Taking the leap: my journey from entry-level developer to senior leader

Taking the leap: my journey from entry-level developer to senior leader

If you told the 2015 version of me that I’d be the Director of Engineering at the beginning of 2022, I’m sure I would’ve laughed it off. But it happened!

My journey at Hearsay has been anything but expected, and over the course of seven years, a lot—besides my title–has changed. Each change brought new challenges and opportunities, and I’m excited to share some of the things I learned along the way in this post. 

How I landed at Hearsay

In 2015, I interviewed at dozens of Bay Area companies in search of my next opportunity. Hearsay was the only company that included senior leaders and founders in my interview lineup. I had previously worked at a very large company and wasn't used to having the chance to talk to folks that high up the ladder! 

I ultimately accepted a job as Hearsay's first Android-focused Mobile Engineer. I chose Hearsay over competing offers, largely due to the encouraging environment I encountered during the hiring process. I felt confident that the company would support my growth and future career advancement–and my hunch proved correct.

Setting my career trajectory in motion

As a mobile engineer, I had the unique opportunity to write a mobile application from scratch and scale our mobile offerings. To do the latter effectively, I had to grow my team while simultaneously growing my own skill set. 

Thankfully, I had a handful of mentors who were strong advocates for my success during my time as a mobile engineer. These same mentors eventually suggested that I pursue a leadership role. 

I was initially reluctant, as the management world is so incredibly different from hands-on software engineering. Still, one thing led to another, and the opportunity to directly manage the mobile team presented itself. 

Finding my stride in a leadership role

In 2019, I was promoted to Mobile Engineering Manager. Though moving to leadership wasn't an easy transition, I'm really glad I did it. I felt like the most impactful thing I could do was move into a leadership role to continue supporting the growth we were trying to achieve.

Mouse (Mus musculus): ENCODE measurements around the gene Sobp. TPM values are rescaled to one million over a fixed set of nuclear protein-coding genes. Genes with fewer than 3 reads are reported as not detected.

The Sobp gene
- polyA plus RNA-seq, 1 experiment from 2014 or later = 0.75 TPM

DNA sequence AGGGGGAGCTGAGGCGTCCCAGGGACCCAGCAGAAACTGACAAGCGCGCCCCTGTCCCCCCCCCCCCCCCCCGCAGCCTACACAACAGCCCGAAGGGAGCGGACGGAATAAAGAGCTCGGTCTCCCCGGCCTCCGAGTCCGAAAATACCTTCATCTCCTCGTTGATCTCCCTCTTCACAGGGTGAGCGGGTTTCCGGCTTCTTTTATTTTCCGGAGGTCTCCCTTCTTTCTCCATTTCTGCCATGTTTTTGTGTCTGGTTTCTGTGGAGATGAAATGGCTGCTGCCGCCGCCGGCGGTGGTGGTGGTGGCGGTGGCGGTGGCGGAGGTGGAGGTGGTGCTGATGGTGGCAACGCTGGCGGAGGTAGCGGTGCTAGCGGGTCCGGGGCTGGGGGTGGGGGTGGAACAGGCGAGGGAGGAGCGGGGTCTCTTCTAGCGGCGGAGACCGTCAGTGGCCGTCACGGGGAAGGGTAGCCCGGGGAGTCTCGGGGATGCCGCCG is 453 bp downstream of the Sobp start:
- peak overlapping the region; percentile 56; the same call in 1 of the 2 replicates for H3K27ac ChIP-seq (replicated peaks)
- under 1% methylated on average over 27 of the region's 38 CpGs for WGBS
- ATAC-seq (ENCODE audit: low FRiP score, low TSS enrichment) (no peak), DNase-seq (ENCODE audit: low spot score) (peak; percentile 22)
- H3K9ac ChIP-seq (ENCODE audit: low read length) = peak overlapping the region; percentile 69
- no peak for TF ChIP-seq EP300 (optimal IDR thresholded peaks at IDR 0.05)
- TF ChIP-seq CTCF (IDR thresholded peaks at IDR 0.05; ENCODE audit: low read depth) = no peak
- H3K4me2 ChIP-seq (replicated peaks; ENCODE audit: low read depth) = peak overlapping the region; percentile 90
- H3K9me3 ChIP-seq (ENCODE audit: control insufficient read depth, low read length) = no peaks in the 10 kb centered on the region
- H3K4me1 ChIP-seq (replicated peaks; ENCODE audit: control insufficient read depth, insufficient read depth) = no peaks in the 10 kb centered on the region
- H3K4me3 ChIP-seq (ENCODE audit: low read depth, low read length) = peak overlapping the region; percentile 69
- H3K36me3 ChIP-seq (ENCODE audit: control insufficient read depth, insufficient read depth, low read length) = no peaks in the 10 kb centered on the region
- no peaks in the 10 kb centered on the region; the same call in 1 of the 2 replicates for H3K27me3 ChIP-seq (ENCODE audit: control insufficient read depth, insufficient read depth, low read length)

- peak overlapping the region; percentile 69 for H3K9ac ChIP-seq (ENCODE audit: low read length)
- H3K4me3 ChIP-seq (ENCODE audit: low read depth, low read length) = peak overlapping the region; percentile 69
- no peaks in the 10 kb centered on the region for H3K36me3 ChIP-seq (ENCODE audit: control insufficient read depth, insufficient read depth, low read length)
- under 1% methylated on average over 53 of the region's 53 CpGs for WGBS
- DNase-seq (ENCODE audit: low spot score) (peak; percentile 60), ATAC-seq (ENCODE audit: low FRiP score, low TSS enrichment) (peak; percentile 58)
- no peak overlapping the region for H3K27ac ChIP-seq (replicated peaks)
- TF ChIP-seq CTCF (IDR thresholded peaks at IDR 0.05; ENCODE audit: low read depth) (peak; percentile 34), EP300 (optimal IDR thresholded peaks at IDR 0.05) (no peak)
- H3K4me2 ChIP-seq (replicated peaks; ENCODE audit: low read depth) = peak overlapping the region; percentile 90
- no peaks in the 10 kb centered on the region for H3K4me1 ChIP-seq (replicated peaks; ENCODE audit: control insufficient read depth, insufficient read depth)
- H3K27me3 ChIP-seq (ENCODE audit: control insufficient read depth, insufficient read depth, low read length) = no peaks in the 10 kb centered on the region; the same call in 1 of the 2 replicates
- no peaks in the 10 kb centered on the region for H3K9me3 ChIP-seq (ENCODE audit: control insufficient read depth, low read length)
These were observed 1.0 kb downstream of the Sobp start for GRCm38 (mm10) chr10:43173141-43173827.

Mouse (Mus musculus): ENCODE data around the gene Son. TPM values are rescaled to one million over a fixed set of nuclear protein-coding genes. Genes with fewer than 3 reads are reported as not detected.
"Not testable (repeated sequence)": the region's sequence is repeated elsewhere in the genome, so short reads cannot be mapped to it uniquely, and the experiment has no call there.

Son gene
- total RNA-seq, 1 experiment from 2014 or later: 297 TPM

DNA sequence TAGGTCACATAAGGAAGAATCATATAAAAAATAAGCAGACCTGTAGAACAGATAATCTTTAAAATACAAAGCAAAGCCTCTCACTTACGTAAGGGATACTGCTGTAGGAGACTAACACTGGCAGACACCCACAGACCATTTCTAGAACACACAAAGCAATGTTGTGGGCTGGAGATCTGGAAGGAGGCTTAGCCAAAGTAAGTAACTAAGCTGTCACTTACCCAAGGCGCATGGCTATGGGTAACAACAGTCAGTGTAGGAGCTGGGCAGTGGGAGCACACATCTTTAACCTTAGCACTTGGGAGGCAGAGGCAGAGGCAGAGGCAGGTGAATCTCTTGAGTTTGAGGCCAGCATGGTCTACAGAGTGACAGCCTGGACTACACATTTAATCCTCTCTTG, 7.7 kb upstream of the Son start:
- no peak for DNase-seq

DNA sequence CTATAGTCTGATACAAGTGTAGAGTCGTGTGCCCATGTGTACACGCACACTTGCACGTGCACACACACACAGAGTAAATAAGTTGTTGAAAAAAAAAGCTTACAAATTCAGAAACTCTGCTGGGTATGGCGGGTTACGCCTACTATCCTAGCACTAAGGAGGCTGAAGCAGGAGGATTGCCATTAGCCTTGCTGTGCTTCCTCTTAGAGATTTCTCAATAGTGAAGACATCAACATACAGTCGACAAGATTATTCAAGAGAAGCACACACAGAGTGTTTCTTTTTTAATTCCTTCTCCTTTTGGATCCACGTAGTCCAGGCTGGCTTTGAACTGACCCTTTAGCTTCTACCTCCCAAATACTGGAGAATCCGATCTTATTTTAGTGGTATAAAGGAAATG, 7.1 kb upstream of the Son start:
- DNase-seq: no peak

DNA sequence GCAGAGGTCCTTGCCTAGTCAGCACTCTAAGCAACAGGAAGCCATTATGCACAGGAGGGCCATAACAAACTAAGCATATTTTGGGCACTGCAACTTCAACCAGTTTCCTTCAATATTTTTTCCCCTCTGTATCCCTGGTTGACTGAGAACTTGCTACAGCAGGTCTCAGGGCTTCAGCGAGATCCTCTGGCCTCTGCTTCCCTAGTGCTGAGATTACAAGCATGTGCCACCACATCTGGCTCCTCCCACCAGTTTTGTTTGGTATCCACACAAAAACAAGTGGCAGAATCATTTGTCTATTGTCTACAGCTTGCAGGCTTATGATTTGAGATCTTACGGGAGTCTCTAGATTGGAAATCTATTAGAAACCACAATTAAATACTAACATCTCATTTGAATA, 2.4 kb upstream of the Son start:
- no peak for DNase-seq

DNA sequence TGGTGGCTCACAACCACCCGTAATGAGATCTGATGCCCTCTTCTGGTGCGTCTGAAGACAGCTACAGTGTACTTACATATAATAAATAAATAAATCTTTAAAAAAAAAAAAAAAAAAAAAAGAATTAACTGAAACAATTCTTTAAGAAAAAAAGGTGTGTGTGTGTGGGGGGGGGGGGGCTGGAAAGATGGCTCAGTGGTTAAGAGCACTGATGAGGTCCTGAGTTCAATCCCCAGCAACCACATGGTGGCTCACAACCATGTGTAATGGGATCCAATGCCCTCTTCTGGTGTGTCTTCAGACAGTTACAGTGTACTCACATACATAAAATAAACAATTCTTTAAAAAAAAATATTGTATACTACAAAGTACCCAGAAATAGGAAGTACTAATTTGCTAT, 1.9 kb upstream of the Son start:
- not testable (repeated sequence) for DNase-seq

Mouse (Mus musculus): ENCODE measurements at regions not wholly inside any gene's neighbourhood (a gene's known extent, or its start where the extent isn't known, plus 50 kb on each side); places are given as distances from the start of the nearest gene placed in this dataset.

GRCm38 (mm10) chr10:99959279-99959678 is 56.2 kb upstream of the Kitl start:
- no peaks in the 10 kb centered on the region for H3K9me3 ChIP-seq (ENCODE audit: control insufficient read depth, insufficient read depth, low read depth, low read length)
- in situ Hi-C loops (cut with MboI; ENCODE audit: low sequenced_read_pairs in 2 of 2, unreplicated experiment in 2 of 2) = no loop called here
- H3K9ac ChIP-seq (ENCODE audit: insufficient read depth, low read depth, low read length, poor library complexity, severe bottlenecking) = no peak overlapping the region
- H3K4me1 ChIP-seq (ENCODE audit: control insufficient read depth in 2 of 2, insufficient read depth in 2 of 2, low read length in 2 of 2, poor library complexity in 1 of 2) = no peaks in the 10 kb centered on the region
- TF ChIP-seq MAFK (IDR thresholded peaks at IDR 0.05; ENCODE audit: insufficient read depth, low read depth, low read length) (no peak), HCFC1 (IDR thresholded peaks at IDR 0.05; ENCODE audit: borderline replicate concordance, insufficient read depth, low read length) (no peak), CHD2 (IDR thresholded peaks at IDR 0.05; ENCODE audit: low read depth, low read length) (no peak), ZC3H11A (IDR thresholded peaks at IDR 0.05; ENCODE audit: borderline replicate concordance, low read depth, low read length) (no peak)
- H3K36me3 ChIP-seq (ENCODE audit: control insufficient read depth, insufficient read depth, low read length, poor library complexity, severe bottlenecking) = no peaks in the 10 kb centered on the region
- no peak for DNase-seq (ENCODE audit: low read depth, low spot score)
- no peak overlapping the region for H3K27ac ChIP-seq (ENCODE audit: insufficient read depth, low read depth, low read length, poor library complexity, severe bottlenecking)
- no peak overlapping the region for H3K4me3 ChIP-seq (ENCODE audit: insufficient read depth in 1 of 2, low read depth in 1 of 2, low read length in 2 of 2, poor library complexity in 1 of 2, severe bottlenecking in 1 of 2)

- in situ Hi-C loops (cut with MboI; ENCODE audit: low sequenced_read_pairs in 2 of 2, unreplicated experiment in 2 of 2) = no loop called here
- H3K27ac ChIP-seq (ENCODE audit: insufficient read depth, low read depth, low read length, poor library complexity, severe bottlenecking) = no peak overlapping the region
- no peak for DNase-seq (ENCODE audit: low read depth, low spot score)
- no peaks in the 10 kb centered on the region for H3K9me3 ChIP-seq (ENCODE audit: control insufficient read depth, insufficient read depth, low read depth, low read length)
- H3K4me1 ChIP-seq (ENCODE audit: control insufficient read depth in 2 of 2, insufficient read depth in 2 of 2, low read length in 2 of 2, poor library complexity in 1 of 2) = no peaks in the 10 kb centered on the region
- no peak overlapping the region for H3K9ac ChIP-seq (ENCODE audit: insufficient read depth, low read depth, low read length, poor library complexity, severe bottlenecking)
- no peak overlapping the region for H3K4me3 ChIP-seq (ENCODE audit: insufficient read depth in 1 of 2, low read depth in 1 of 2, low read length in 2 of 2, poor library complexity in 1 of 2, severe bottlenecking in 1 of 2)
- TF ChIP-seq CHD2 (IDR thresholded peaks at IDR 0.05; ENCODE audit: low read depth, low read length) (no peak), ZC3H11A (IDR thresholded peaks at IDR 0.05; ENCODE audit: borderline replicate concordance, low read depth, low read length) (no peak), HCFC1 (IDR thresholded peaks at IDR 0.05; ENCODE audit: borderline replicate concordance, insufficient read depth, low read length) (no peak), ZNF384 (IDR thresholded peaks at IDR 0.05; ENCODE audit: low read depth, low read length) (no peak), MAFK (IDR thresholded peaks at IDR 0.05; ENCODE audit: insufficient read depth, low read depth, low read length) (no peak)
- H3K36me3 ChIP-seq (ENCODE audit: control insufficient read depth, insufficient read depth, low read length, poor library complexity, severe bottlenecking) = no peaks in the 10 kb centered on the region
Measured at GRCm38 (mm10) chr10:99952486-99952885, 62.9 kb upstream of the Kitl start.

After two years in that role, our team transitioned from a scrappy “ship fast, break things” mentality to a fully-staffed group with intentional processes. We were reliably shipping features to a growing list of enterprise customers.

Serendipitously, I was able to recruit talent from previous jobs, and we nearly doubled the team in less than a year. My new role also allowed me to push for more mobile representation in the organization and to champion the idea of treating mobile as a priority rather than a nice-to-have.

Moving up and battling inner monologues

A few years later, my team had completed dozens of large projects, launched a myriad of new products, and welcomed a whole lot of new faces and roles to the company. Then, in early 2022, I was promoted to Director of Engineering. With that promotion, I became responsible for managing and directing multiple verticals within the engineering team.

Like many of us, I secretly battle severe imposter syndrome. Every promotion has felt like starting a brand new job, but I’ve ultimately found a path to success. Building relationships across teams and departments gave me the confidence I needed to jump into new roles, and I’ve always known and been grateful for my supporters. 

Paying it forward

More than anything, I want to positively influence people's growth and career trajectory the way I was influenced when I first joined the company. I do this by replicating the encouragement I got from my mentors early on with peers who I feel could grow into strong leaders. 

I'm excited to continue growing as a leader at Hearsay. I intend to do everything I can to ensure that our culture—which strongly supports opportunities to develop people's careers—never changes. 

Lia Zadoyan
Lia leads the Mobile, Web Platform, and Contacts functions as a Director of Engineering based in her favorite city, San Francisco. In her downtime, she loves dancing poorly at music festivals and traveling the world in search of friendly people, new experiences, and delicious food.

Interested in reading more?

Interested in reading more?